Dozens of senior-level U.S. government officials turned a blind eye to public safety as they pursued an ill-conceived and poorly managed investigation into gun trafficking in Mexico, says a long-awaited inspector general’s report on Operation Fast and Furious quoted by Fox News Channel. The report cites a failure in leadership and a lack of accountability and oversight up and down the chain of command at the Bureau of Alcohol, Tobacco, Firearms and Explosives, the main Justice Department itself, and other offices. It says many senior executives knew the U.S. was helping traffic guns to Mexico that killed people but did nothing to stop it.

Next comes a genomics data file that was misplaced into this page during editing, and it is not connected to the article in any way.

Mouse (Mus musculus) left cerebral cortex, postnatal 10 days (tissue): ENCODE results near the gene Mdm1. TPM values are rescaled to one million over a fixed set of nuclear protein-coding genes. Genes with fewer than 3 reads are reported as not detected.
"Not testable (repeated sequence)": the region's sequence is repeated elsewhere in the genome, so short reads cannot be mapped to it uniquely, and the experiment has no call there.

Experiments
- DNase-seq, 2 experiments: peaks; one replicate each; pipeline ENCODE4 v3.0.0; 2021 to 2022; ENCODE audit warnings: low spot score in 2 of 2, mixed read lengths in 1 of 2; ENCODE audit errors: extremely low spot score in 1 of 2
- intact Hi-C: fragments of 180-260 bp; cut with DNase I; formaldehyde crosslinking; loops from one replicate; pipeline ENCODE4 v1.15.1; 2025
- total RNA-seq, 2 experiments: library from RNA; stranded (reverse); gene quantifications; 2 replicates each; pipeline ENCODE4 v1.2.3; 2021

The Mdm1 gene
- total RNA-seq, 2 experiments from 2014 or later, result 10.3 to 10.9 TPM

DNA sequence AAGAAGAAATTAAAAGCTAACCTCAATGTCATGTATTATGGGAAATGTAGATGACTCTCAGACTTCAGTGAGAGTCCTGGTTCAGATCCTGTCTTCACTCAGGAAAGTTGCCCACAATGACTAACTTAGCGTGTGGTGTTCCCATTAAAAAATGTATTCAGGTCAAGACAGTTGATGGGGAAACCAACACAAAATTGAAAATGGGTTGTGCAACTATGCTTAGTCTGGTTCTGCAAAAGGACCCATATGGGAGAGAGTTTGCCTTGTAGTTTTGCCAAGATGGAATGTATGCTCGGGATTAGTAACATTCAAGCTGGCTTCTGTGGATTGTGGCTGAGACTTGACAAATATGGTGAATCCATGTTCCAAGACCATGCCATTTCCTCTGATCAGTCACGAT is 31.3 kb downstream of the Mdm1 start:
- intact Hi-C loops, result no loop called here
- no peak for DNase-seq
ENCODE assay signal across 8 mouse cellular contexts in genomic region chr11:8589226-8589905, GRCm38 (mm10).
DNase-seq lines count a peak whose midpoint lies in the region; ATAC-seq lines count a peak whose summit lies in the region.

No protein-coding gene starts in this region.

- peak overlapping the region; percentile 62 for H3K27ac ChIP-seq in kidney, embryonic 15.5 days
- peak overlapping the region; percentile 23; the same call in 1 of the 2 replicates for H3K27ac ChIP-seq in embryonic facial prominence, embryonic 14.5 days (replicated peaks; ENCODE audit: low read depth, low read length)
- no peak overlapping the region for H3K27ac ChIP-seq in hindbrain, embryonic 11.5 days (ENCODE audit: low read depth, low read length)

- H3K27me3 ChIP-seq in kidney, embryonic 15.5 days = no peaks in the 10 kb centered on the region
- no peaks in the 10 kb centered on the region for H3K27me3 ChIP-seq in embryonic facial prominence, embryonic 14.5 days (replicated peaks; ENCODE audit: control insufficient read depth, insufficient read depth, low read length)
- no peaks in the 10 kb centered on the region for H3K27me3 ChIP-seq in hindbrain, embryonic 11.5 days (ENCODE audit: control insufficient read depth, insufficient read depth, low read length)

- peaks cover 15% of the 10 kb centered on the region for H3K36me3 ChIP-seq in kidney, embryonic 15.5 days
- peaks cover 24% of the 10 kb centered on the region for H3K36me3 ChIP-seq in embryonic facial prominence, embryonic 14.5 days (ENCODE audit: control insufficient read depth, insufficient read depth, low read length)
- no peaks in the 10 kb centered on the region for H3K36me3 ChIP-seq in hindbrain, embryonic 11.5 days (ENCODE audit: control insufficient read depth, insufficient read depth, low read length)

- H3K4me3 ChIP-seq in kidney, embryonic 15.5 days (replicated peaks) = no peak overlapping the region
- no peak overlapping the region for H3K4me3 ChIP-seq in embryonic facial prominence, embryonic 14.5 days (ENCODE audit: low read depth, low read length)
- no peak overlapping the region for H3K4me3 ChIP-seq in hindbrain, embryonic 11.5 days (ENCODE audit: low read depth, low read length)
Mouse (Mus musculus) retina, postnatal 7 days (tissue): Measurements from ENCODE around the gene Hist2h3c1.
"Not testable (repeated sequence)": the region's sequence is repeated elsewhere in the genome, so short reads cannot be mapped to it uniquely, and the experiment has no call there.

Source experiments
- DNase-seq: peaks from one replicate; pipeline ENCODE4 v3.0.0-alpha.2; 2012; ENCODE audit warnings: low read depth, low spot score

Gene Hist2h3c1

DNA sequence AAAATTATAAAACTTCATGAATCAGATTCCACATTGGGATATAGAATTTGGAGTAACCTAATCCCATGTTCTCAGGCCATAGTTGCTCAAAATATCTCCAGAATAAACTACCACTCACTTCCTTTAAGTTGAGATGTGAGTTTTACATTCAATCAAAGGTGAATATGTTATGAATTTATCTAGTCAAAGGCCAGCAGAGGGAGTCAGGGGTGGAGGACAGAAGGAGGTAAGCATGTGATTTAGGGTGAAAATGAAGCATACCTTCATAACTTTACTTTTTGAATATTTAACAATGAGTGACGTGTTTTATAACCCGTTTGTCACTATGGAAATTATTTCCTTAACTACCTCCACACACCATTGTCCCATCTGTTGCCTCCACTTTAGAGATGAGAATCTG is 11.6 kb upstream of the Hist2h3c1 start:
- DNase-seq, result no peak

“We found no evidence in Operation Fast and Furious that the ATF or the (U.S. attorney’s office) attempted at any point during the investigation to balance the risks to the public safety against the long-term benefits of identifying trafficking networks and participants,” the draft report says. Fast and Furious was the anti-gunrunning sting that helped send 2,000 assault weapons to Mexico in an attempt to stop illegal trafficking. The operation ended only after the death of Border Patrol Agent Brian Terry. Two weapons associated with the investigation were found at his murder scene. The report directs much of the blame at three ATF managers: Phoenix agent in charge Bill Newell, supervisor Dave Voth, and case agent Hope MacAllister.